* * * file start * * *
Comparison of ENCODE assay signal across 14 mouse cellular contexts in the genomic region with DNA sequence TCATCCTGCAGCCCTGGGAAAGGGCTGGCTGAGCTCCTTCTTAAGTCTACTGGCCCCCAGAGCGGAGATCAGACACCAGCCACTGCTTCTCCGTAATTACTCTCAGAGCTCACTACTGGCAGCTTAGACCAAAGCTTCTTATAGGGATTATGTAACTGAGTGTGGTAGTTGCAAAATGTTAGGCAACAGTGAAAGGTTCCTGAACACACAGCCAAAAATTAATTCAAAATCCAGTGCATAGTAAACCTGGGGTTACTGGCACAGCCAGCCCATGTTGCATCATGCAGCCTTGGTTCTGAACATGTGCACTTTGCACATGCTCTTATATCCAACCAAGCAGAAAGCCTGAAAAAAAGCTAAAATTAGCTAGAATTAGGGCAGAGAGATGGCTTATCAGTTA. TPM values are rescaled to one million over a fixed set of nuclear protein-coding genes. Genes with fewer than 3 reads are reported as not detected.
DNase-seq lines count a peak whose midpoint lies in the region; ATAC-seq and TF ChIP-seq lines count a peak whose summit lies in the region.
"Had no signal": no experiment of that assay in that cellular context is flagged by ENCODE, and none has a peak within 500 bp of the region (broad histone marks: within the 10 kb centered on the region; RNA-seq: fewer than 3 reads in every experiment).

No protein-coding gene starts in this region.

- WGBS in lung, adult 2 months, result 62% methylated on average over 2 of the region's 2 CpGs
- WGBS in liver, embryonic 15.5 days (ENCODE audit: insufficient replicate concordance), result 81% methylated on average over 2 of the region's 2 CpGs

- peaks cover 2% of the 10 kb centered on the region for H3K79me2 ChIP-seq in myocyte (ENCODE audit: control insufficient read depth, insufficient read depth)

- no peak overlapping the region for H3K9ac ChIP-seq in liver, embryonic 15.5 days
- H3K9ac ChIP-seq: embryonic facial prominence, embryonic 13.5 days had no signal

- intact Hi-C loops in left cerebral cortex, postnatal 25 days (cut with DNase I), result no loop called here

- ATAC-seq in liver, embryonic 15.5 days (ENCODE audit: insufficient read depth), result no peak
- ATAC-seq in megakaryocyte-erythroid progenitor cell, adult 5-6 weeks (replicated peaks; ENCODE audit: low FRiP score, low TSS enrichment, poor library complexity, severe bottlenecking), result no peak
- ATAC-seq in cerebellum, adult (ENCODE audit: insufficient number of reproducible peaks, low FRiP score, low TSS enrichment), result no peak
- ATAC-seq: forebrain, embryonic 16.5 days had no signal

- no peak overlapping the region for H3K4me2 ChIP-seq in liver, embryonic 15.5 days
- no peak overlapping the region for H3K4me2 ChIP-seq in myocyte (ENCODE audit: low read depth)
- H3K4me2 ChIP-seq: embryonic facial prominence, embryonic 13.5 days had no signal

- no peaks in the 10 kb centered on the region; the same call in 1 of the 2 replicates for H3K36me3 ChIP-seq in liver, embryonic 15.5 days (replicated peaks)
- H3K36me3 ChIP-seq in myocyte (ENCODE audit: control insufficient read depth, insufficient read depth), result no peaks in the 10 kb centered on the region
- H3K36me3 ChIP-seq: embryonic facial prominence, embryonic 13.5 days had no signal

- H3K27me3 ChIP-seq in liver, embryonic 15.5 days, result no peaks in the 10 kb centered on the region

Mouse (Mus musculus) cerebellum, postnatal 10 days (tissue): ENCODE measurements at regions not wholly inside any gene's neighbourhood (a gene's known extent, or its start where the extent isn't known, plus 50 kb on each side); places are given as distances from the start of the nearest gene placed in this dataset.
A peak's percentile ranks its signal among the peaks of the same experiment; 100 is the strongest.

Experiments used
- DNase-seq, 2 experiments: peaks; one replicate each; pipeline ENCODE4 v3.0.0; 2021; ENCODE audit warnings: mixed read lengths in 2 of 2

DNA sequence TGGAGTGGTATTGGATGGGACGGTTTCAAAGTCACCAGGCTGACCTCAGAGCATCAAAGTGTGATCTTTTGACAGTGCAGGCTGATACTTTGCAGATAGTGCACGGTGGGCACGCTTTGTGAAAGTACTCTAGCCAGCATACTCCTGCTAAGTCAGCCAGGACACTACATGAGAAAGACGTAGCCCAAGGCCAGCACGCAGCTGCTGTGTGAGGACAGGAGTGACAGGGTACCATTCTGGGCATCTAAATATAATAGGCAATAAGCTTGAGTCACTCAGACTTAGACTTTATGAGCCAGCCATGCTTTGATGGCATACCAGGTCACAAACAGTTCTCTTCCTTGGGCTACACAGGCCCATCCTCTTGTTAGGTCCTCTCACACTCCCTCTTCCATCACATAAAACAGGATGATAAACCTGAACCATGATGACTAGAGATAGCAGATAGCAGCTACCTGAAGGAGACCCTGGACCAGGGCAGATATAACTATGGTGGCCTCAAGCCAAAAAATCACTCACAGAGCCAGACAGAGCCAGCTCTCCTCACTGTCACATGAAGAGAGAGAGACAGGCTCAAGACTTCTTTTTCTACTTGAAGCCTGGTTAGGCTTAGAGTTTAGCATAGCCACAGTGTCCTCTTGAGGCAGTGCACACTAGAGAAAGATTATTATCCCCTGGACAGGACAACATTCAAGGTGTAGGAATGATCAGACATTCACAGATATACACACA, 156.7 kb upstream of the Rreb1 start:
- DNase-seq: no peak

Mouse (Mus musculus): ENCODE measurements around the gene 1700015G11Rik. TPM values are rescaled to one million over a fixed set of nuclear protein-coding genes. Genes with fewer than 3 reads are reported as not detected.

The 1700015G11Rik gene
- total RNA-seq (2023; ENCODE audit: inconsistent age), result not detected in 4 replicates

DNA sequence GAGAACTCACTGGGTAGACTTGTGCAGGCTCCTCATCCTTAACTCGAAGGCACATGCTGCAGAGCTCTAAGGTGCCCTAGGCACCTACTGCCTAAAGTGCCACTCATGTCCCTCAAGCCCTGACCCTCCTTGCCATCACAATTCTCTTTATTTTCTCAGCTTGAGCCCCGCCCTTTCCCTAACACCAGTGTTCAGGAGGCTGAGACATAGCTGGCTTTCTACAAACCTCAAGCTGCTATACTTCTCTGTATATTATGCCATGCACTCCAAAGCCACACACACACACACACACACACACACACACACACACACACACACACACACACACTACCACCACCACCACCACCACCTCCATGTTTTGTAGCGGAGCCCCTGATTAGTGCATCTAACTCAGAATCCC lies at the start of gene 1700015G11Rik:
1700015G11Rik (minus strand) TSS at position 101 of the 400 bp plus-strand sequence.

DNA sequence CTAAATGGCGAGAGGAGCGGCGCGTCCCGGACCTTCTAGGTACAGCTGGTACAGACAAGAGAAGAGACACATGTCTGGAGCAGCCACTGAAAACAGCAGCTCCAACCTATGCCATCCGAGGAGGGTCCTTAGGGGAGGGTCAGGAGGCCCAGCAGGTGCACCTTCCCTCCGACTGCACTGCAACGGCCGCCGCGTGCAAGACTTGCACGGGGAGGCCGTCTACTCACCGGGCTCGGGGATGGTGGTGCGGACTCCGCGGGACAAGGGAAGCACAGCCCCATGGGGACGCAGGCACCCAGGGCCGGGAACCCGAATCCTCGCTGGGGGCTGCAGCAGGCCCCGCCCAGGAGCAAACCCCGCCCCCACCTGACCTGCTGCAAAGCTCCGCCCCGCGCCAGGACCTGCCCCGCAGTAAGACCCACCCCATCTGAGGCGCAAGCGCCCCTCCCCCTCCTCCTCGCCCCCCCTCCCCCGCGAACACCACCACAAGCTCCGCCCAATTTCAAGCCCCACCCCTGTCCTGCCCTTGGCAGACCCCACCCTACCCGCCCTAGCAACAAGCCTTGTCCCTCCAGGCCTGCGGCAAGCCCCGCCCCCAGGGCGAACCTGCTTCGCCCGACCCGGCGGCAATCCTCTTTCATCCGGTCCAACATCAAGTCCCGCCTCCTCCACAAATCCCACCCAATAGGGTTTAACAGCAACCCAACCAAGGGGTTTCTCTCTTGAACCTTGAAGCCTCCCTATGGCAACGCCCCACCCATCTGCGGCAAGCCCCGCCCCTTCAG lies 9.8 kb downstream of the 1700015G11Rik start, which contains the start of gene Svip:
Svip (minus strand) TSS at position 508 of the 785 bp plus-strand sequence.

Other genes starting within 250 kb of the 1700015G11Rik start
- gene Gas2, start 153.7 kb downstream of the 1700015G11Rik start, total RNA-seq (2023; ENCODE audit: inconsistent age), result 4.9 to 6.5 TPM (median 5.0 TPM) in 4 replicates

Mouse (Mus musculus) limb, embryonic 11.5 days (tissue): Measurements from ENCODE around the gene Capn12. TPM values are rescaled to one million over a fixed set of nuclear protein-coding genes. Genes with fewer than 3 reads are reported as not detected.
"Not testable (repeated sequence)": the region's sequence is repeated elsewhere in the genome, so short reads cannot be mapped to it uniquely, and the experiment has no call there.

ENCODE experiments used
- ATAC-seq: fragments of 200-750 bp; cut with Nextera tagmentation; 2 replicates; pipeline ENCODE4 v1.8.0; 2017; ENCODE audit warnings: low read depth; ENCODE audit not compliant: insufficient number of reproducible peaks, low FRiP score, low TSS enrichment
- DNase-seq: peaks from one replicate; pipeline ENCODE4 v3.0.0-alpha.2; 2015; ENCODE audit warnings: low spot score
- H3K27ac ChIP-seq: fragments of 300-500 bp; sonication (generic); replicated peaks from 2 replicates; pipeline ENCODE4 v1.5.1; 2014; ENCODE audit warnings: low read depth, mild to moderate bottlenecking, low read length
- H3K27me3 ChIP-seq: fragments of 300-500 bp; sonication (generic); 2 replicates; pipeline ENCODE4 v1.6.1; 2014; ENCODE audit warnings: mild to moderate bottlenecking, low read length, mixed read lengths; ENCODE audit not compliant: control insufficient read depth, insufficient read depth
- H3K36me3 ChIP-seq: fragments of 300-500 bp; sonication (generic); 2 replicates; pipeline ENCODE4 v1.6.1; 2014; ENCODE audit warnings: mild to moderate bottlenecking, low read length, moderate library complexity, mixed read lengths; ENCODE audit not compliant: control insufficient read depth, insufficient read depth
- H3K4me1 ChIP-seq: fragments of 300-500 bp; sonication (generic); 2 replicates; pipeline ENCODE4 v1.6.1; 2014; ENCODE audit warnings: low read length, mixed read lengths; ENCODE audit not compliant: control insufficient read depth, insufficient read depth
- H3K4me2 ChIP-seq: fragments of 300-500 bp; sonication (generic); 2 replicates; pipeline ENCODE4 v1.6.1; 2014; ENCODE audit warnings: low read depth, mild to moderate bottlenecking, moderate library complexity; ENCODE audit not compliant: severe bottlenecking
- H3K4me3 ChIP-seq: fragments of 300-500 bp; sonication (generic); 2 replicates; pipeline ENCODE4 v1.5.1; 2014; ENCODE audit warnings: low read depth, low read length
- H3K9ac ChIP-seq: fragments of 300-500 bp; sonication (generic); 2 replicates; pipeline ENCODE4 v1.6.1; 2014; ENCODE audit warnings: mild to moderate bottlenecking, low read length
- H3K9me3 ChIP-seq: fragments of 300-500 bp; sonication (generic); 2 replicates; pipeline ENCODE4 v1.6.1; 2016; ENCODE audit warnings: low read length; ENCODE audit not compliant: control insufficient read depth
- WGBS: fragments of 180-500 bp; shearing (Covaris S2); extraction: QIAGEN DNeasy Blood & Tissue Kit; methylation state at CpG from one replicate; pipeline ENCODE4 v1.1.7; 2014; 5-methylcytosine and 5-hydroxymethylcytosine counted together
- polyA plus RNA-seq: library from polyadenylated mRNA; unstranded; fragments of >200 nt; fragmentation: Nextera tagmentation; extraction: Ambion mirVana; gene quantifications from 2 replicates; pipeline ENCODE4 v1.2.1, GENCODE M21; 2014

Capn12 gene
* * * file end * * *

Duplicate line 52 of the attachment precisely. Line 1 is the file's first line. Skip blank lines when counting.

Capn12 gene